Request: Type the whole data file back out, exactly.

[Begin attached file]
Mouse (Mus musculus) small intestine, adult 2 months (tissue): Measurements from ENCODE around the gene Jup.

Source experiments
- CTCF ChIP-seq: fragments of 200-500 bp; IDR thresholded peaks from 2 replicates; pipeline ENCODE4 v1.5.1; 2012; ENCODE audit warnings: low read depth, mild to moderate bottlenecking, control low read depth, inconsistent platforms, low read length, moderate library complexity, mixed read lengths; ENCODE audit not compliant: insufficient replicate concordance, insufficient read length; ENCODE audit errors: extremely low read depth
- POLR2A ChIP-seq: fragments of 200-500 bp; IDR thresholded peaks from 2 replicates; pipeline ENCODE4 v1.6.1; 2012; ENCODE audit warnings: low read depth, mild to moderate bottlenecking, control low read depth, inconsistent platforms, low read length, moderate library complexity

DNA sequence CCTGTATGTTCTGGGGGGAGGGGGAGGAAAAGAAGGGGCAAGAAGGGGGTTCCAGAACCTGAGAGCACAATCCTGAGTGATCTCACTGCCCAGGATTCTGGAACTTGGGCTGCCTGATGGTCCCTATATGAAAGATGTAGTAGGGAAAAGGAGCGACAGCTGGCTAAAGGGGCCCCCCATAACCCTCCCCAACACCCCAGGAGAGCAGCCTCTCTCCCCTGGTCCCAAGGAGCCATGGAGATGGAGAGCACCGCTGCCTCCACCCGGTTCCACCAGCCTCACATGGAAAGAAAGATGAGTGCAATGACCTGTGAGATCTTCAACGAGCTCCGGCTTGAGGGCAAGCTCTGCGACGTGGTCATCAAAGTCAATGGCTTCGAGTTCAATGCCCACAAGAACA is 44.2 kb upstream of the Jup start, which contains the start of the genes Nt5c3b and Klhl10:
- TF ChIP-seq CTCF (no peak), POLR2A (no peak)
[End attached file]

Mouse (Mus musculus) small intestine, adult 2 months (tissue): Measurements from ENCODE around the gene Jup.

Source experiments
- CTCF ChIP-seq: fragments of 200-500 bp; IDR thresholded peaks from 2 replicates; pipeline ENCODE4 v1.5.1; 2012; ENCODE audit warnings: low read depth, mild to moderate bottlenecking, control low read depth, inconsistent platforms, low read length, moderate library complexity, mixed read lengths; ENCODE audit not compliant: insufficient replicate concordance, insufficient read length; ENCODE audit errors: extremely low read depth
- POLR2A ChIP-seq: fragments of 200-500 bp; IDR thresholded peaks from 2 replicates; pipeline ENCODE4 v1.6.1; 2012; ENCODE audit warnings: low read depth, mild to moderate bottlenecking, control low read depth, inconsistent platforms, low read length, moderate library complexity

DNA sequence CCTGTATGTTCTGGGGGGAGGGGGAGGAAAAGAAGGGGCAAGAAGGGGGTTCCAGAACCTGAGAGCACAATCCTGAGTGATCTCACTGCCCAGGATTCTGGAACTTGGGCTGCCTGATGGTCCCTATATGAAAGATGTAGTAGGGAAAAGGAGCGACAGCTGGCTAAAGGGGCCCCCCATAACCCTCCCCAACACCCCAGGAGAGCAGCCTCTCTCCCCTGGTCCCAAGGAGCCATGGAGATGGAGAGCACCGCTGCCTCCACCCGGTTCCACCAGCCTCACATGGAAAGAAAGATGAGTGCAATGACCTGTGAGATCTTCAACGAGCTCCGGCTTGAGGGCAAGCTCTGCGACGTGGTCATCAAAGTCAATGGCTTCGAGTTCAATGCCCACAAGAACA is 44.2 kb upstream of the Jup start, which contains the start of the genes Nt5c3b and Klhl10:
- TF ChIP-seq CTCF (no peak), POLR2A (no peak)